At step 53d, it is determined whether or not the difference D is negative.

When the determination at step 53d is affirmative namely, when the difference D is negative, this subroutine is directly terminated.

Conversely, if the determination at step 53d is negative, the control proceeds to step 53e where the quantity of a shortage of energy F is calculated by subtracting the amount S of energy stored in energy storage devices (namely, the battery 123, the accumulator 134 and so forth) from the difference D.

At step 53f, it is determined whether or not the quantity F of the shortage of energy is negative, namely, the whether or not the difference D can be covered by the energy stored in the storage devices.

If the determination at step 53f is negative that is, if the difference D can be covered by the stored energy, this routine is directly terminated.

If the determination at step 53f is affirmative that is, if the difference D cannot be covered by the stored energy, the control proceeds to step 53g.

Then, after the auxiliary equipments are increasingly controlled at step 53g, the index i indicating the suitability for driving auxiliary equipment is incremented, at step 53h, namely, the region where the auxiliary equipments are permitted to be operated is expanded at step 53h. Subsequently, the control is returned to step 532.

FIGS. 7A and 7B are graphs explaining the control method for the auxiliary equipment according to the present invention.

(1) The length of a segment between A and B denotes a permissible increasing amount. Where A denotes an operating point of "80 km/h STEADY" in Region 1, and B denotes an intersection point of a straight line which extends from the point A to a direction, toward which the base output torque increases under a constant engine speed, that is, a straight line extending upwardly and a borderline between REGION 1 and REGION 2.

(2) Output increasing amount ΔP is represented by a segment AC.

(3) When the output increasing amount ΔP is larger than the permissible increasing amount ΔL, namely, the segment AC is longer than the segment AB and when the energy stored in the energy storaging devices (namely, the battery 123, the accumulator 134 and so forth) is less than predetermined energy, the engine operating resion is expanded to REGION 2 to cover the output increasing amount ΔP (see FIG. 7B).

(4) An operating region is expanded until the necessary power for driving auxiliary equipment is obtained.

When the electric power generated by the alternator 122 is controlled by the aforementioned auxiliary equipments control routine, the stored energy S can be estimated by determining whether or not the terminal voltage V of the battery 123 is equal to or higher than a voltage Vth at the end of the discharge.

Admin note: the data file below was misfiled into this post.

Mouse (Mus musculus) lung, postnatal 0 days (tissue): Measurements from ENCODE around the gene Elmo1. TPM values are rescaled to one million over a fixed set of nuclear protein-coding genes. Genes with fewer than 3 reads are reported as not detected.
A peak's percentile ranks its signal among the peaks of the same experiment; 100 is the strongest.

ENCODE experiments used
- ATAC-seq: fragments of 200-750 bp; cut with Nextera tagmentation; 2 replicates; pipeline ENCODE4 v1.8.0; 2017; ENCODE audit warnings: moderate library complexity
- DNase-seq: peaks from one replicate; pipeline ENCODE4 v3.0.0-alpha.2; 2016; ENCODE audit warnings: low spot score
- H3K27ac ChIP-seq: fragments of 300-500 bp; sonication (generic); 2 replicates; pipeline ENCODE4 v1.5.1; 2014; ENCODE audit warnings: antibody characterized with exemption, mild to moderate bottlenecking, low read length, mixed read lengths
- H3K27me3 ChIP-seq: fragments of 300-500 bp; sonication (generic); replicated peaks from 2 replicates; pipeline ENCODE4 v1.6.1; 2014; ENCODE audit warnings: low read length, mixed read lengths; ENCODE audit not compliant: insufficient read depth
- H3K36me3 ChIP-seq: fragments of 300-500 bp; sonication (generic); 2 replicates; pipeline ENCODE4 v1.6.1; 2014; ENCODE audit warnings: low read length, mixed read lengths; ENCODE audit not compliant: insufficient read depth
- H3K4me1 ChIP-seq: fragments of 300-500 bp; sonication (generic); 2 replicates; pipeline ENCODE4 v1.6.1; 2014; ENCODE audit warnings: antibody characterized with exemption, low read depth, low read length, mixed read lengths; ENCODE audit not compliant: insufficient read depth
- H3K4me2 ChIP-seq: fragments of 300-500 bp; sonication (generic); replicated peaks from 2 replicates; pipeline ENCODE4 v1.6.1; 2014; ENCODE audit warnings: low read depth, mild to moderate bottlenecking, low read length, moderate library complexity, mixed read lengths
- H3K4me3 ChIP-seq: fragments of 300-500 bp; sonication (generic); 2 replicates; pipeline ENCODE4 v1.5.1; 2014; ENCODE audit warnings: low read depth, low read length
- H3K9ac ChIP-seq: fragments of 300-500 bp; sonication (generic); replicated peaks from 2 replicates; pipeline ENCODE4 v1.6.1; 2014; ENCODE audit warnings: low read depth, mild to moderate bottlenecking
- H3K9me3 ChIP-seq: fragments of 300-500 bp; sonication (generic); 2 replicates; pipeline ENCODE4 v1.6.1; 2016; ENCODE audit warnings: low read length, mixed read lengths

Note, increasing of the output power of the alternator can be accomplished by outputting an increasing demand signal to the field current control device 124.

When the air-conditioning ability of the air conditioner is controlled, the stored energy S can be estimated by measuring the liquid level of the accumulator 134.

Note, increasing of the air-conditioning ability can be accomplished by increasing the angle of the swash plate.

Incidentally, auxiliary equipment can be controlled more accurately by using not only the information concerning the operating conditions of the internal combustion engine (namely, the intake air flow rate, the engine speed, the throttle valve opening) but also information of an outside air temperature and an atmospheric pressure, which are detected by sensors mounted on the vehicle, or a result learned by a known learning system for learning driver's habits (for instance, transmission operating timing, accelerator-pedal operating timing and a difference between the limit speed and an actual driving speed) as the vehicle information when controlling the alternator or the air conditioner.

In the case of the aforementioned embodiment, the specific fuel consumption can be improved by controlling the auxiliary equipment in accordance with the present running environment information and the vehicle information. However, the auxiliary equipment are not positively controlled by predicting the current and subsequent running conditions according to information obtained from the vehicle communication and information system or the car navigation system.

Second embodiment of the present invention aims to solve the problem described herein-above. Accordingly, an object of the second embodiment of the present invention is to control the auxiliary equipment more accurately by using the running environment information predicted by the vehicle communication and information system 142 or the car navigation system 143.

Namely, a schedule for controlling the auxiliary equipment is established according to a driving speed and a running load determined from the running environment information (incidentally, this information includes, for instance, information concerning the shortest path, the traffic condition, the conditions of a sloping road and so on (the details of the running environment information will be described later)) obtained from the vehicle communication and information system 142 or the car navigation system 143.

FIG. 8 is a flowchart of an auxiliary equipment control predicting routine. First, at step 80, the running environment information is fetched from the vehicle information and communication system 142 and the car navigation system 143. Then, at step 81, the vehicle information is fetched.